The German Constitution (Grundgesetz) stipulates that comparable living standards must be assured in all federal states. To achieve that, the differences in economic power of the individual states must be equalized. The respective law defines the methodology which is supposed to be used. The present arrangements expire in 2019.
All transfers together amount to 7,3 BEUR. Of that amount, the State of Bavaria (one out of 16 states) has the distinction of having to cough up slightly more than half of it (3,7 BEUR). Elections are coming up in Bavaria next year, so this is as good a time as any to start threatening a veto to the next transfer regulation.
What is so fascinating in the discussion is that the argumentation of the Bavarian Economy Minister is the same as that of Germany would be in a European transfer union. Just one soundbite: Berlin, the largest recipients of transfers, has instituted a “welcome grant” for new students. Bavaria, as one of the measures which it had instituted years ago to beef up its finances, had introduced a “tuition fee” at universities. So the Bavarian Economy Minister asks: “Why should we charge our students a tuition fee if that money is used by Berlin to give away a “welcome grant” for new students?” Right away, the moderator innocently asks whether this isn’t the time to think of national German interests instead of egotistic state interests…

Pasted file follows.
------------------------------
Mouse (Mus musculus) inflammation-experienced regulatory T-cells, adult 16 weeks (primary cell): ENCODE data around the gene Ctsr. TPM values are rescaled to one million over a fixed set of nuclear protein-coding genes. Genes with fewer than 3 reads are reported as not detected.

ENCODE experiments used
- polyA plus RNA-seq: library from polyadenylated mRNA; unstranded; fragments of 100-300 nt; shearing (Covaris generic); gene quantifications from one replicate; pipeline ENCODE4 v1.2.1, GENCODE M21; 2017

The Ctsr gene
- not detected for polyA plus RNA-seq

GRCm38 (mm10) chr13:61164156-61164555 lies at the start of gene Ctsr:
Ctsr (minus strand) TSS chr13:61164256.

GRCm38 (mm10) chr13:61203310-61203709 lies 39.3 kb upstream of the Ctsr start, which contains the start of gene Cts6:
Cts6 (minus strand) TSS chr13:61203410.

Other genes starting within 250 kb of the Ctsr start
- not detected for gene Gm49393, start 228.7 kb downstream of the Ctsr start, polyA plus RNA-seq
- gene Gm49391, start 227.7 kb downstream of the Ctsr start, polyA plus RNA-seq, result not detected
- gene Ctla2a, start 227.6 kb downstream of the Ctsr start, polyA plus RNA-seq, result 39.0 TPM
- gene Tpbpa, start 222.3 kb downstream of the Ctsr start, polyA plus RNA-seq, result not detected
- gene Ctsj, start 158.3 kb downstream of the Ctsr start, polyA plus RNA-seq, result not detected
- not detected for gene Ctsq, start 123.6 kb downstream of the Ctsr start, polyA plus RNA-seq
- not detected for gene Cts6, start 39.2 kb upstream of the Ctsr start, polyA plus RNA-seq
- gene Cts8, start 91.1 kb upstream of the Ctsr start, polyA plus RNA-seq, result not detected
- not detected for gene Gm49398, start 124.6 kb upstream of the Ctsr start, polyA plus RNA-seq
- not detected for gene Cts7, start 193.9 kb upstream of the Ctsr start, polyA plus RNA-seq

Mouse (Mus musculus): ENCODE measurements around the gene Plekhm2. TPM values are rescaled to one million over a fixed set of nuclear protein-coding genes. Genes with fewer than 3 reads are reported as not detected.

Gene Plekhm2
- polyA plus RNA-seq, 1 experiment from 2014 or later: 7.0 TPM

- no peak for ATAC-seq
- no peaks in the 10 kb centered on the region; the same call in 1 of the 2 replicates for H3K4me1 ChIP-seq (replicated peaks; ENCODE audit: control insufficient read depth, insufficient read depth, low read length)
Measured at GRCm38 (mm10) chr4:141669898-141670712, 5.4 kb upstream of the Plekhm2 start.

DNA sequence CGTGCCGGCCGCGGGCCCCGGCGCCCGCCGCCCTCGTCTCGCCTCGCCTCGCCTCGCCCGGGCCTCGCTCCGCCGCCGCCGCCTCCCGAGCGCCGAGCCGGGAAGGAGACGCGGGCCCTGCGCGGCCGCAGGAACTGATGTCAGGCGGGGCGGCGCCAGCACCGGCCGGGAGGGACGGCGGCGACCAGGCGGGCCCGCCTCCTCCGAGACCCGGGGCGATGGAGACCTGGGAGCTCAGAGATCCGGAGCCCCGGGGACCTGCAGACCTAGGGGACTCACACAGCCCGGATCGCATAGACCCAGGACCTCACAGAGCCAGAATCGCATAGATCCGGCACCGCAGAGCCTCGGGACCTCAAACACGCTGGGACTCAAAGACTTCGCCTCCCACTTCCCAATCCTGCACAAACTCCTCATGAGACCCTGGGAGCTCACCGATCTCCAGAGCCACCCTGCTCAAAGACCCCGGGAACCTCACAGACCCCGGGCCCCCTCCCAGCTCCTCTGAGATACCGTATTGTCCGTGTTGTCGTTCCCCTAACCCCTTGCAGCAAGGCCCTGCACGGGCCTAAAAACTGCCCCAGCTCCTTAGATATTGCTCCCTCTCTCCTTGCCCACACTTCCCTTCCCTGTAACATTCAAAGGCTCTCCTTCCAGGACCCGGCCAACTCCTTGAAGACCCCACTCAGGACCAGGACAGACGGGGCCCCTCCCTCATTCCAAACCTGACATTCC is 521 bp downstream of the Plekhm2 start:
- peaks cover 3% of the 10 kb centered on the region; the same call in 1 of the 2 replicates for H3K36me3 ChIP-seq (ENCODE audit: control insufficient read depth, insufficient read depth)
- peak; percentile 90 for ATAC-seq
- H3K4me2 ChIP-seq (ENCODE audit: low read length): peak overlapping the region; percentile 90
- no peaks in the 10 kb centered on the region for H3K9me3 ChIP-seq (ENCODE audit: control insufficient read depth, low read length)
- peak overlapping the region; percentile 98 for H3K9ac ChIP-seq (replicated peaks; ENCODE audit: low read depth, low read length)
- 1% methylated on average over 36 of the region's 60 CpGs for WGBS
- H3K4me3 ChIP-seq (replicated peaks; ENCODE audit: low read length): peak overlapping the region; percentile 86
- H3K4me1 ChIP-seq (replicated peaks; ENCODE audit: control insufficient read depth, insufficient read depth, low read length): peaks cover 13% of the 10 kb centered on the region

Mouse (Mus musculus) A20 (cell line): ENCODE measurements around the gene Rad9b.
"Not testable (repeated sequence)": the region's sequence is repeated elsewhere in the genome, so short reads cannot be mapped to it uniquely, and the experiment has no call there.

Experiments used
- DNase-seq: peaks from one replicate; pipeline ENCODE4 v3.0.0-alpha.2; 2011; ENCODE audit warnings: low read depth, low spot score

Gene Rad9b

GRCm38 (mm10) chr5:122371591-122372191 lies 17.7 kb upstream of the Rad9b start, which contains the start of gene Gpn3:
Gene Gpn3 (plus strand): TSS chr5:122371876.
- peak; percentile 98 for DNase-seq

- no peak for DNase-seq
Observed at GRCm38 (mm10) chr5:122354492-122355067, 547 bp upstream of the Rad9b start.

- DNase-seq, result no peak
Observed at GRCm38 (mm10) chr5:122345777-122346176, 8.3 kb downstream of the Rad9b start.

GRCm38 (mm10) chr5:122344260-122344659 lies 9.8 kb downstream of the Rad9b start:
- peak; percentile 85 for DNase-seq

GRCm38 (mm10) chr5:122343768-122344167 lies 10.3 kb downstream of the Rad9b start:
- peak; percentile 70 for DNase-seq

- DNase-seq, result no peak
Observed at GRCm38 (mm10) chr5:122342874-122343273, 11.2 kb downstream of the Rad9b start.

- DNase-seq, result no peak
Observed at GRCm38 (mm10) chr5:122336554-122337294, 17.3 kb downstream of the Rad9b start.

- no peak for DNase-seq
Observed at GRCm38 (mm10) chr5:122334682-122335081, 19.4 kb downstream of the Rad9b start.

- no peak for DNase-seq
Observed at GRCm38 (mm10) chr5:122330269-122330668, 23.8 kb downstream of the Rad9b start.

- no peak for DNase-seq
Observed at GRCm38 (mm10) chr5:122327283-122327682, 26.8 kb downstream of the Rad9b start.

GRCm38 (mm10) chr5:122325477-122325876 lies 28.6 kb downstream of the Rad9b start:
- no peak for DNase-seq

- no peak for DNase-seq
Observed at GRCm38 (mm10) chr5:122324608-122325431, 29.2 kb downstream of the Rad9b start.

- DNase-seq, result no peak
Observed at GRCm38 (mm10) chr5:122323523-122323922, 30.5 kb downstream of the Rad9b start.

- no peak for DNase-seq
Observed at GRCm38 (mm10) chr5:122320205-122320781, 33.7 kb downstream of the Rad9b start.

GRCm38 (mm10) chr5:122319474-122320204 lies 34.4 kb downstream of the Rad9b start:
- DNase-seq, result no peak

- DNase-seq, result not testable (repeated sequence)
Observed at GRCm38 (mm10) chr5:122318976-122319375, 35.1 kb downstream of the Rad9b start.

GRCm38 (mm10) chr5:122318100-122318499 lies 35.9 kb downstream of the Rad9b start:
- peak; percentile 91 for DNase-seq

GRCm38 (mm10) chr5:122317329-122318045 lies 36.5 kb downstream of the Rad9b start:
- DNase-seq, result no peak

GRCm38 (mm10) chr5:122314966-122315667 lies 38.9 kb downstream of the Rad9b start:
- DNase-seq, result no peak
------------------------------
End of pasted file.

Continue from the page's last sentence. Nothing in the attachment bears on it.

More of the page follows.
The Bavarian Finance Minister goes even further: “If we impose austerity measures on countries like Greece, we have even more reason to impose austerity measures on our fellow states!” Not a bad argument! He wants to tell his fellow states what they can spend money on and what not!
There are a couple of big differences between the domestic German transfer union and what a European transfer union would be. First of all, all the negotiators speak the same language; German. Secondly, they are all Germans and share the same national heritage. Call it “of the same blood”, if you will.
Now, if you picture a future day where ministers from all EU-countries sit around a table to hash out the formula for calculating payments in the transfer union, my prediction would be that that discussion will be even more interesting than the one shown on Bavarian TV the other day!